Going beyond SCAN that focuses purely on syntactic aspects of systematic generalization, the gSCAN dataset proposed by Ruis et al. (2020) is an extension of SCAN. It contains a series of systematic generalization tasks that require the learning agent to ground its understanding of natural language commands in a given grid world to produce the correct action token sequence. We choose gSCAN as our benchmark dataset, as its input command sentences are linguistically more complex, and require processing of multi-modal input to solve.

2.3 Systematic Generliazation Algorithms

Bahdanau et al. (2018) demonstrated that modular networks, with a carefully chosen module layout, can achieve nearly perfect systematic generalization on SQOOP dataset. Our approach can be considered as a conceptual generalization of theirs. Each object’s initial embedding can be considered as a simple affine encoder module, and we learn the connection scheme among these modules conditioned on natural language instead of hand-designing it. Gordon et al. (2019) proposed to solve the SCAN benchmark by hard-coding their model to be equivariant to all permutations of SCAN’s verb primitives. Andreas (2020) proposed GECA (“Good-Enough Compositional Augmentation”) that systematically augments the SCAN dataset by identifying sentence fragments with similar syntactic context, and permuting them to generate novel training examples. This line of permutation-invariant approaches is shown to not generalize well on the gSCAN dataset (Ruis et al., 2020). To the best of our knowledge, our method is the first one to outperform the strong baseline provided in the gSCAN benchmark, and also the first one to apply language-conditioned message passing to learn contextualized input embeddings for systematic generalization tasks.

3 Problem Definition & Algorithm

3.1 Task Definition

gSCAN contains a series of systematic generalization tasks in a grounded natural language understanding setting. In gSCAN, the learning agent is tested with the task of following a given natural language instruction to navigate in a two-dimensional grid world with objects. This is achieved in the form of generating a sequence of action tokens from a finite action token set

that brings the agent from its starting location to the target location. An object in gSCAN’s world state is encoded with an one-hot encoding describing its attributes in three property types: 1) color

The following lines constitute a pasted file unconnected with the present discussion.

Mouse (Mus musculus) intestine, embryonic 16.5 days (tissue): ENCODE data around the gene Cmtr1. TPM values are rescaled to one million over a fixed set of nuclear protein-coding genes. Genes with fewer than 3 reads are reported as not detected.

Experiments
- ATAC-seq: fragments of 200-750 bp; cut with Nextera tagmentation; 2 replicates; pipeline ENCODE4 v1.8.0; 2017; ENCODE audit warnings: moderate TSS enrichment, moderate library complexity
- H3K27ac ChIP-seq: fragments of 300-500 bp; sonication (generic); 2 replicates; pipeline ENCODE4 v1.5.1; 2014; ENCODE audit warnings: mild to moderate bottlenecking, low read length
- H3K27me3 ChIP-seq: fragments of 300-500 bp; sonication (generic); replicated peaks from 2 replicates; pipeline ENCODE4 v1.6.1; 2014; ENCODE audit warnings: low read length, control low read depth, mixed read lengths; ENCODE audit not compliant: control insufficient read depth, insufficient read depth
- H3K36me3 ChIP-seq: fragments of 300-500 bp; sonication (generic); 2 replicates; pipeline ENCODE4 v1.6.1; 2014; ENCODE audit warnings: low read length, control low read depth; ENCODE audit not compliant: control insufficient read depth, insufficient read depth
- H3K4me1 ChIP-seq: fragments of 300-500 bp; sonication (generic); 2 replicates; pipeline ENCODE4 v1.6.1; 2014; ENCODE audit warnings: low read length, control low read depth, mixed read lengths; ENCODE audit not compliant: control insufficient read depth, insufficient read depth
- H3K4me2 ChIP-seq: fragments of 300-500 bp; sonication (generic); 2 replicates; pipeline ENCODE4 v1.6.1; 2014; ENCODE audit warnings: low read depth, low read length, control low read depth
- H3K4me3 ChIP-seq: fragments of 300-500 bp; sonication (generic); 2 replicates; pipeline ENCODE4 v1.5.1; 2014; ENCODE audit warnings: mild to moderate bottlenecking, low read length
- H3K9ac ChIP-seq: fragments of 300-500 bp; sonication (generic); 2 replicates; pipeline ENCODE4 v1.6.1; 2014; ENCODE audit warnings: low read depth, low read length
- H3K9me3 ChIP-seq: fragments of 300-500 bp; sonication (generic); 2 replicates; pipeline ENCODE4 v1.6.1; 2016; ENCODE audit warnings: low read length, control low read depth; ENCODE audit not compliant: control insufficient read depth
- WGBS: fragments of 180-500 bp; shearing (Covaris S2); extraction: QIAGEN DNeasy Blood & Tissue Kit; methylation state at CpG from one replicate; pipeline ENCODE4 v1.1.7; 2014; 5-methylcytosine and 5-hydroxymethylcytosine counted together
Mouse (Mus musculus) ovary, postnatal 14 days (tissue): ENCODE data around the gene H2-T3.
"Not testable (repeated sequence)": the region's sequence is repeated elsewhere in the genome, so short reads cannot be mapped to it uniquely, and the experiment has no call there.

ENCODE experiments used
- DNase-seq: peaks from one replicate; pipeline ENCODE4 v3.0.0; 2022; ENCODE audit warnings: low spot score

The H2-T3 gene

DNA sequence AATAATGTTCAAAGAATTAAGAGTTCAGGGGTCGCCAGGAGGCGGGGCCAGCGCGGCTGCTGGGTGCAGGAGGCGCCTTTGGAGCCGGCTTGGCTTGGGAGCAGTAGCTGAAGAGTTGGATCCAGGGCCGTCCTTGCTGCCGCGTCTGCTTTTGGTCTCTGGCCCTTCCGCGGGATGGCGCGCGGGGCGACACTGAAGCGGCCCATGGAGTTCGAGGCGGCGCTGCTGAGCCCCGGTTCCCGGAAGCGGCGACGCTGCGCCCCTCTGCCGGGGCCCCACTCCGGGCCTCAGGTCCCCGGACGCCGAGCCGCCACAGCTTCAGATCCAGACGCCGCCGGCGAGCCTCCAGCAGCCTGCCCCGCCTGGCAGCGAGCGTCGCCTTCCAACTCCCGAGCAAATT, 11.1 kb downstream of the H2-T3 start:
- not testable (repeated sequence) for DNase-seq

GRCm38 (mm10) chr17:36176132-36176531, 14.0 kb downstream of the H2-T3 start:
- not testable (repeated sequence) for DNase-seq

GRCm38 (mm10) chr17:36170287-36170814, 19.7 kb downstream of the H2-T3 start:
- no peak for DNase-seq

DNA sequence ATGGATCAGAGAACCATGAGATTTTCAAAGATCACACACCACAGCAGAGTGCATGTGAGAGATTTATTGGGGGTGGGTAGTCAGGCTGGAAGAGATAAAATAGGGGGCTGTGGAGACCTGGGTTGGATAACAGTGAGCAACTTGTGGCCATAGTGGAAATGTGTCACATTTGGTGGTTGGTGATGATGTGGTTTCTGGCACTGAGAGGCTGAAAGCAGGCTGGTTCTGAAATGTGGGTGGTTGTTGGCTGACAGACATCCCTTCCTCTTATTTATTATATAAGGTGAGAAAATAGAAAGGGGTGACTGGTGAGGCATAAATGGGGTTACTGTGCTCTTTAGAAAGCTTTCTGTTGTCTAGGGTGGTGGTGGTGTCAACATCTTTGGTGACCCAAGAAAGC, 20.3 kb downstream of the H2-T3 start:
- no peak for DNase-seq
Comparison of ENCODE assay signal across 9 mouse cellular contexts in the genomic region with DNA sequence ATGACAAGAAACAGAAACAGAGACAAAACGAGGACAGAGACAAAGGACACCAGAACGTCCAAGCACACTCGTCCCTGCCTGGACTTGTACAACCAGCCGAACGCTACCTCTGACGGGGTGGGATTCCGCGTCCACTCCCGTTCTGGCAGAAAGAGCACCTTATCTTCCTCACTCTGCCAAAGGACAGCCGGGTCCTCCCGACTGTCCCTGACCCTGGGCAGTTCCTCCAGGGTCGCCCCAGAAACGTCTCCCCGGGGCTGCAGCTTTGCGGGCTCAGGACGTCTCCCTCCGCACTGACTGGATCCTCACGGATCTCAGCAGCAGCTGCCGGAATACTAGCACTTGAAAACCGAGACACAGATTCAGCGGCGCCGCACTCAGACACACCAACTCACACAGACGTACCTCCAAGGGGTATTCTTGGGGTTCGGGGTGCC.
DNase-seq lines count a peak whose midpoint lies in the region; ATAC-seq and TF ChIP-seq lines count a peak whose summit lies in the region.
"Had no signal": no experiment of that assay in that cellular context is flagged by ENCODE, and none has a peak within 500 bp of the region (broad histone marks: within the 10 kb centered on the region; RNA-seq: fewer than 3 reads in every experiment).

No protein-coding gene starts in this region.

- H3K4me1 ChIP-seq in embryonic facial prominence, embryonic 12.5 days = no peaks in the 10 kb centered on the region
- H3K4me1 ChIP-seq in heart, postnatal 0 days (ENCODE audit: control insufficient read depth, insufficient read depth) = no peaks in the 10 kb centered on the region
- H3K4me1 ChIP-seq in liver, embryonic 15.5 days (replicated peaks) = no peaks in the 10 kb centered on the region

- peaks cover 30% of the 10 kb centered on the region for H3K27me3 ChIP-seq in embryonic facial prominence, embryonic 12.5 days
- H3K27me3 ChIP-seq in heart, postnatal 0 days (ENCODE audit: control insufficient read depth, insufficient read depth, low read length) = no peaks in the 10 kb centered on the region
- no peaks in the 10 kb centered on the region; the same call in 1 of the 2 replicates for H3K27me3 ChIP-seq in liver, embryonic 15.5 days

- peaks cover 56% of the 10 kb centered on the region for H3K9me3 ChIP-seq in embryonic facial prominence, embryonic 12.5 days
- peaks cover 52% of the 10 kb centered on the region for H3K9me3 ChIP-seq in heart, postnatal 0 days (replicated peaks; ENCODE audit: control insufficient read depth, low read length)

2) shape 3) size . The agent is also encoded as an “object” in the grid world, with properties including orientation

and a binary variable

denoting the presence of the agent. Therefore, the whole grid is represented as a tensor

, where is the dimension of the grid, and . Mathematically, given an input tuple , where represents the navigation instruction, the agent needs to predict the correct output action token sequence . Despite its simple form, this task is quite challenging. For one, generating the correct action token sequence requires understanding the instruction within the context of the agent’s current grid world. It also involves connecting specific instructions with complex dynamic patterns. As an example, “pulling” a square will be mapped to a “pull” command when the square has a size of 1 or 2, but to “pull pull” when the square has a size of 3 or 4 (a “heavy” square); “move cautiously” requires the agent to turn left and turn right once each before making the actual move. gSCAN also introduces a series of test sets that have systematic differences from the training set. Computing the correct action token sequences on these test sets requires the model to learn to combine seen concepts into novel combinations, including novel object property combinations, novel contextual references, etc..

Figure 1: Model Overview

3.2 Algorithm Definition

The overview of our model architecture is shown in Figure 1.

3.2.1 Input Extraction

Given the input sentence and the grid world state, we first project them into higher dimensional embeddings. For the input instruction where

is the embedding vector of word

, following the practice of Ruis et al. (2020) and Hu et al. (2019), we first encode it as the hidden states and the summary vector obtained by feeding the input to a Bi-LSTM as:

(1)

Where we use semi-colon to represent concatenation, and is the concatenation of the forward and backward direction of the LSTM hidden state for input word . For each round of message passing between the objects embeddings, we further apply a transformation using a multi-step textual attention module similar to that of Hudson and Manning (2018) and Hu et al. (2018) to extract the round-specific textual context. Given a round-specific projection matrix , the textual attention score for word at message passing round is computed as:

(2)

The final textual context embedding for message passing round is computed as:

(3)

Details of the message passing mechanism will be described in later sections.